Controversial Authors (Part 7)

13 Jun

This week’s blog post sees the latest instalment of my popular Controversial Authors series. It will likely be the last. However, as you may be aware from my never-ending Bizarre Author Death series, I am partial to changing my mind, and there may be a further instalment, or possibly two at some point.

Aristophanes

Aristophanes

Circa 446 BC – 386 BC

Notable works: The Clouds, The Birds, The Frogs, Lysistrata

Often referred to as ‘the father of comedy’, Aristophanes was an ancient Athenian comic playwright, whose plays are still performed to this day. Though regarded as being old fashioned and conservative, Aristophanes was also extremely controversial. Respected and feared for his comic wit, the playwright was merciless in his scathing satire of religion, politicians and poets. His victims included such influential figures as Euripides, Cleon and Socrates.

Plato, outraged by Aristophanes’ play, The Clouds, labelled it slanderous. The populist Cleon denounced his second play, The Babylonians, as being misrepresentative of the Athenian state. We can only assume any legal action Cleon may have taken was unsuccessful, as Aristophanes caricatured him relentlessly in his subsequent plays, most notably in The Knights.

Arguably Aristophanes’ most controversial work, the play Lysistrata, was written during the Peloponnesian War, a conflict the playwright was bitterly opposed to. The story is about one woman’s efforts to end the war. Having a female lead would have been considered highly controversial in male dominated Athenian society.

Over two thousand years later in 1873 Lysistrata was banned in America, due to its perceived obscene and immoral content.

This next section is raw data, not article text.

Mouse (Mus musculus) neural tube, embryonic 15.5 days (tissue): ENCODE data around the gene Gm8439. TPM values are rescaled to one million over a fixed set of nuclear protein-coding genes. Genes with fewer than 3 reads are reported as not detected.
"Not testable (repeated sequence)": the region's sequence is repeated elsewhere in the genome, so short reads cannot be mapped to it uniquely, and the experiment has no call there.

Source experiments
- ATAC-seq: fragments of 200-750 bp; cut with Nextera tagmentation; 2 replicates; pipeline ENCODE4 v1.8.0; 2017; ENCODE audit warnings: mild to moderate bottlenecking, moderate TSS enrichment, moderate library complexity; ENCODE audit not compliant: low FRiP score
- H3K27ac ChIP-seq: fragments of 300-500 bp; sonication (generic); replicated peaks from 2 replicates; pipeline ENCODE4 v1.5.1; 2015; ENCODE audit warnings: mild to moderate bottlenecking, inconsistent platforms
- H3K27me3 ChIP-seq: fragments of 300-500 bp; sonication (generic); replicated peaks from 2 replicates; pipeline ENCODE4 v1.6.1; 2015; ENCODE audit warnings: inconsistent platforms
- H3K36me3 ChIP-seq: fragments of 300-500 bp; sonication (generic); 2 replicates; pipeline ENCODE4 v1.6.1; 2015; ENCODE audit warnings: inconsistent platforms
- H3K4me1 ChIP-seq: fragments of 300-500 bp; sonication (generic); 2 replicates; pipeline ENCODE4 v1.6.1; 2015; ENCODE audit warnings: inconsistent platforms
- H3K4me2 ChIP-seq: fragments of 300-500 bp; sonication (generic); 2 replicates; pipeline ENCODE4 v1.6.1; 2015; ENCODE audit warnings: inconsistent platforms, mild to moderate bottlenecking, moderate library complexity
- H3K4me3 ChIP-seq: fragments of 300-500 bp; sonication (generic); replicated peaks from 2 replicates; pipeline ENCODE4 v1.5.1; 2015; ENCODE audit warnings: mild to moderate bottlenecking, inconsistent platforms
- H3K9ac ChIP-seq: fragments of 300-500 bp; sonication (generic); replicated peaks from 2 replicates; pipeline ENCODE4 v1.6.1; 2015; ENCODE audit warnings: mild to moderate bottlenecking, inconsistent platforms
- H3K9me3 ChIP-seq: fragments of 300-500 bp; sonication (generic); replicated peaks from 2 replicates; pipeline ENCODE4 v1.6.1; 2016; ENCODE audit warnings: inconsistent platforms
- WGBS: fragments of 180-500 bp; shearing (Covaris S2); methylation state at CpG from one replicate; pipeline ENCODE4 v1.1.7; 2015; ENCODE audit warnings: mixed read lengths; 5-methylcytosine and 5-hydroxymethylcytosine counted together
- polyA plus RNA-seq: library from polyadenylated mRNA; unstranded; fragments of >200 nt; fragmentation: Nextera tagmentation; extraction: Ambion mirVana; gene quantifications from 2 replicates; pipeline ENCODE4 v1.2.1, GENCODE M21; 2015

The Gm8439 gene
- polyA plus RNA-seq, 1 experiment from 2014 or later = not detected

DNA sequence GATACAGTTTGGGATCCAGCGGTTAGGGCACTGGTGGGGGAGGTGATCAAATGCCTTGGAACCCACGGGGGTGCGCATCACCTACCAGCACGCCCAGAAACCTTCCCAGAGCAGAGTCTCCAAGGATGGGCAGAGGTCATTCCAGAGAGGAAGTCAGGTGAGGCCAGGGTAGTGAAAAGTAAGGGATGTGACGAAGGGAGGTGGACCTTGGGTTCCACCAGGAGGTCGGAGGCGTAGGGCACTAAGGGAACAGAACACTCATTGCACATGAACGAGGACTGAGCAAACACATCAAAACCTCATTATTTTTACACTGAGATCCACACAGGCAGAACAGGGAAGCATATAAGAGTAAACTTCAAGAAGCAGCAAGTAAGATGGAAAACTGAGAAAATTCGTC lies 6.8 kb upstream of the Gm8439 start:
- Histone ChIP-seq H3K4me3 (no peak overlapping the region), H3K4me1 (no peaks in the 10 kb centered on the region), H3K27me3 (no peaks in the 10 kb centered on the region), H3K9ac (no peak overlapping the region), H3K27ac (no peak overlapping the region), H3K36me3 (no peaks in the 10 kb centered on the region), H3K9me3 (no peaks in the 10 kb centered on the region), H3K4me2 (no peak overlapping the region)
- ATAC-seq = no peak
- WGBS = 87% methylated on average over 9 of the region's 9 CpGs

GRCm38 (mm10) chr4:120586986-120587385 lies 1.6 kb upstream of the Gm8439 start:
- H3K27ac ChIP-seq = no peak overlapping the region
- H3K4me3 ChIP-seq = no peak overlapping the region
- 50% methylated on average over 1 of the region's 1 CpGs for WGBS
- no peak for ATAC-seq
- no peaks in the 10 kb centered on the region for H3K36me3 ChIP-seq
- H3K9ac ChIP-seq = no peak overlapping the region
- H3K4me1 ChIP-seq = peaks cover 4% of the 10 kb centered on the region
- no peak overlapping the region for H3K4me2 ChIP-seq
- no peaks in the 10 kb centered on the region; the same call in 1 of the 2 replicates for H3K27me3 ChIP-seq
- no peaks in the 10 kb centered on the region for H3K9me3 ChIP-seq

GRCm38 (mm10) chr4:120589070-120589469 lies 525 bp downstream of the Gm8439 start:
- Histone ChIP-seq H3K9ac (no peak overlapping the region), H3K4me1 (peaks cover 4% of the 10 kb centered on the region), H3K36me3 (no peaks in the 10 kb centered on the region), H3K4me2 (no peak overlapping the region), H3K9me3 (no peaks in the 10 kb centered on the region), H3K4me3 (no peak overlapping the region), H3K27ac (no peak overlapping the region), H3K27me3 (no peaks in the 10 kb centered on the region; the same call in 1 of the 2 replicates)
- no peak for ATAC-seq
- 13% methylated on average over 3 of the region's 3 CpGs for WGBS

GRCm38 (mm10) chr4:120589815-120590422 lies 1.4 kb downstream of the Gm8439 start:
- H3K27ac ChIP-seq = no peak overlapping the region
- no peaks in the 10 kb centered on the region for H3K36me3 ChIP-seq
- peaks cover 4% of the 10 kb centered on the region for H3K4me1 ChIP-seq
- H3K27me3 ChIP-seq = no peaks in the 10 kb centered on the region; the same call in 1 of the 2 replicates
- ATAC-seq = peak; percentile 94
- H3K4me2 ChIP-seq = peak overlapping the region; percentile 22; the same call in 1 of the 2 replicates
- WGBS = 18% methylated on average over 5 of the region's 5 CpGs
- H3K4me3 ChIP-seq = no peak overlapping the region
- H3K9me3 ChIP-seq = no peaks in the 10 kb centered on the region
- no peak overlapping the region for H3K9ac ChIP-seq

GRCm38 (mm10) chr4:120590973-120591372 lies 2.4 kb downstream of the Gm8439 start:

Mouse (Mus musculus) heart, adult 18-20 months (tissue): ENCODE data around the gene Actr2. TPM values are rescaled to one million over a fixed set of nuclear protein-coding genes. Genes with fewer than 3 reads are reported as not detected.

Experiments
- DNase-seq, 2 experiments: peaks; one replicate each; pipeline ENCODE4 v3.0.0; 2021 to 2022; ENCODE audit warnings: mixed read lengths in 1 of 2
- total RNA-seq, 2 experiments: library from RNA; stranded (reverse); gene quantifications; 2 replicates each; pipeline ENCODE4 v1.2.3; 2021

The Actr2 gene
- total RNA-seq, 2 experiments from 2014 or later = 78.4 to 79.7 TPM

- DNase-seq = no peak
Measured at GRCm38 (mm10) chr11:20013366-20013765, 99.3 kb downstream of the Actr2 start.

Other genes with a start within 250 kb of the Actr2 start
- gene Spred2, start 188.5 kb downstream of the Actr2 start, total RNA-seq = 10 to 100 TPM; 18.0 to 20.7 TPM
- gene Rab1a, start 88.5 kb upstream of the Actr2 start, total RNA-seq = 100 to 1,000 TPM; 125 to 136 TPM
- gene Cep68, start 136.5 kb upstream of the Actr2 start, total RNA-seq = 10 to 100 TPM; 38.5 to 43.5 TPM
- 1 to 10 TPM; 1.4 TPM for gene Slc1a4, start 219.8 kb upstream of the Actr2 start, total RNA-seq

J.D. Salinger

J D Salinger

January 1st 1919 – January 27th 2010

Notable works: The Catcher in the Rye, Nine Stories, Franny and Zooey

The reclusive J.D. Salinger was an American author, whose seminal work The Catcher in the Rye spent thirty weeks on the New York Bestseller List, and went on to sell over ten million copies worldwide. To this day the book continues to sell around a quarter of a million copies a year.

At the time of its publication in 1951 many were concerned by what they regarded as the immorality and perversion of the book’s protagonist, Holden Caulfield. The text is replete with religious slurs, casual sex and prostitution; subject matters that were highly controversial in the conservative nineteen-fifties. One concerned parent counted two hundred and thirty-seven occurrences of the word ‘goddamn’, fifty-eight ‘bastard’s’, thirty-one ‘Chrissake’s’ and six ‘fuck’s’.

The book was later banned in some countries and in many U.S. schools.  In the nineteen-seventies several high school teachers who had assigned The Catcher in the Rye were forced to resign from their posts. A 1979 study of censorship noted that The Catcher in the Rye was the most frequently censored book in America, in addition to being the second most taught (after Of Mice and Men).

Click here to read Part 6.

 

6 Responses to “Controversial Authors (Part 7)”

  1. davidprosser June 13, 2014 at 5:32 pm #

    If it helps book sales I’ll nip and add a ‘bloody’ or two to mine in the hopes of being banned.

    • guyportman June 14, 2014 at 9:19 am #

      That sounds like a plan David. It should get you banned in Turkey at least.

  2. Diane Mannion June 13, 2014 at 5:45 pm #

    Thanks for sharing Guy. It’s ironic that Catcher in the Rye was censored in America whilst we studied it at my school probably not that many years later.

    • guyportman June 14, 2014 at 9:25 am #

      I only read Catcher in the Rye for the first time a few years ago. We studied of Mice and Men at my school.

  3. John W. Howell June 13, 2014 at 11:10 pm #

    We in America have banned everything at least once. (yes even that) Great post Guy.

    • guyportman June 14, 2014 at 9:38 am #

      Alcohol, cuban cigars and if you’re in the mid-west any mention of dinosaurs It appears banning books only helps their sales in the longterm. Thank you for the comment John.

Leave a Reply

Fill in your details below or click an icon to log in:

WordPress.com Logo

You are commenting using your WordPress.com account. Log Out / Change )

Twitter picture

You are commenting using your Twitter account. Log Out / Change )

Facebook photo

You are commenting using your Facebook account. Log Out / Change )

Google+ photo

You are commenting using your Google+ account. Log Out / Change )

Connecting to %s

Follow

Get every new post delivered to your Inbox.

Join 5,781 other followers